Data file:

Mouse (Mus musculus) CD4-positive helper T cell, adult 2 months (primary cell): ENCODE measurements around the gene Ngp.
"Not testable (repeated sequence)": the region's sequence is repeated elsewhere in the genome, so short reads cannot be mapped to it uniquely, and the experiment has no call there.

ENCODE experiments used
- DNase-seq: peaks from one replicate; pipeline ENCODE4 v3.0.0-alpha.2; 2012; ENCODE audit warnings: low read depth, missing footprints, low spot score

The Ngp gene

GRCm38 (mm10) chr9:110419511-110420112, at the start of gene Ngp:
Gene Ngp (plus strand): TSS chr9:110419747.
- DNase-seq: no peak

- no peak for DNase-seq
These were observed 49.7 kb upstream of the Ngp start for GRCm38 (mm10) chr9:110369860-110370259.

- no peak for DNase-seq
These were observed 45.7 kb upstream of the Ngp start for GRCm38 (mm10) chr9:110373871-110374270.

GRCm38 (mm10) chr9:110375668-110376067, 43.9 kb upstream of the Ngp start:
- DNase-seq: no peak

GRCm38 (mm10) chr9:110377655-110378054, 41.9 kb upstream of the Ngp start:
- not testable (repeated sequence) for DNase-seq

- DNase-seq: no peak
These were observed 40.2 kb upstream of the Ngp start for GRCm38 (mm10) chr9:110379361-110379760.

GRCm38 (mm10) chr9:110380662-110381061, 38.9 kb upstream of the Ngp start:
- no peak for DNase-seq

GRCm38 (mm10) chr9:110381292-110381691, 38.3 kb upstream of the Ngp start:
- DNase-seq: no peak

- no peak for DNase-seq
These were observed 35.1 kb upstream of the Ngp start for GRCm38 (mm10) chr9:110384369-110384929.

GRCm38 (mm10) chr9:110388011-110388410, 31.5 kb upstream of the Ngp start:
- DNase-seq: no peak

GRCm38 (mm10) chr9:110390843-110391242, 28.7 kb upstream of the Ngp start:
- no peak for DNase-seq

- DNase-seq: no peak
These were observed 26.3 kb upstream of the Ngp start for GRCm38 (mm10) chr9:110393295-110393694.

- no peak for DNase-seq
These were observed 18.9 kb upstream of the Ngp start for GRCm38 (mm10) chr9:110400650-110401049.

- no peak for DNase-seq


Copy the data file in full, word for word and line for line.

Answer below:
Mouse (Mus musculus) CD4-positive helper T cell, adult 2 months (primary cell): ENCODE measurements around the gene Ngp.
"Not testable (repeated sequence)": the region's sequence is repeated elsewhere in the genome, so short reads cannot be mapped to it uniquely, and the experiment has no call there.

ENCODE experiments used
- DNase-seq: peaks from one replicate; pipeline ENCODE4 v3.0.0-alpha.2; 2012; ENCODE audit warnings: low read depth, missing footprints, low spot score

The Ngp gene

GRCm38 (mm10) chr9:110419511-110420112, at the start of gene Ngp:
Gene Ngp (plus strand): TSS chr9:110419747.
- DNase-seq: no peak

- no peak for DNase-seq
These were observed 49.7 kb upstream of the Ngp start for GRCm38 (mm10) chr9:110369860-110370259.

- no peak for DNase-seq
These were observed 45.7 kb upstream of the Ngp start for GRCm38 (mm10) chr9:110373871-110374270.

GRCm38 (mm10) chr9:110375668-110376067, 43.9 kb upstream of the Ngp start:
- DNase-seq: no peak

GRCm38 (mm10) chr9:110377655-110378054, 41.9 kb upstream of the Ngp start:
- not testable (repeated sequence) for DNase-seq

- DNase-seq: no peak
These were observed 40.2 kb upstream of the Ngp start for GRCm38 (mm10) chr9:110379361-110379760.

GRCm38 (mm10) chr9:110380662-110381061, 38.9 kb upstream of the Ngp start:
- no peak for DNase-seq

GRCm38 (mm10) chr9:110381292-110381691, 38.3 kb upstream of the Ngp start:
- DNase-seq: no peak

- no peak for DNase-seq
These were observed 35.1 kb upstream of the Ngp start for GRCm38 (mm10) chr9:110384369-110384929.

GRCm38 (mm10) chr9:110388011-110388410, 31.5 kb upstream of the Ngp start:
- DNase-seq: no peak

GRCm38 (mm10) chr9:110390843-110391242, 28.7 kb upstream of the Ngp start:
- no peak for DNase-seq

- DNase-seq: no peak
These were observed 26.3 kb upstream of the Ngp start for GRCm38 (mm10) chr9:110393295-110393694.

- no peak for DNase-seq
These were observed 18.9 kb upstream of the Ngp start for GRCm38 (mm10) chr9:110400650-110401049.

- no peak for DNase-seq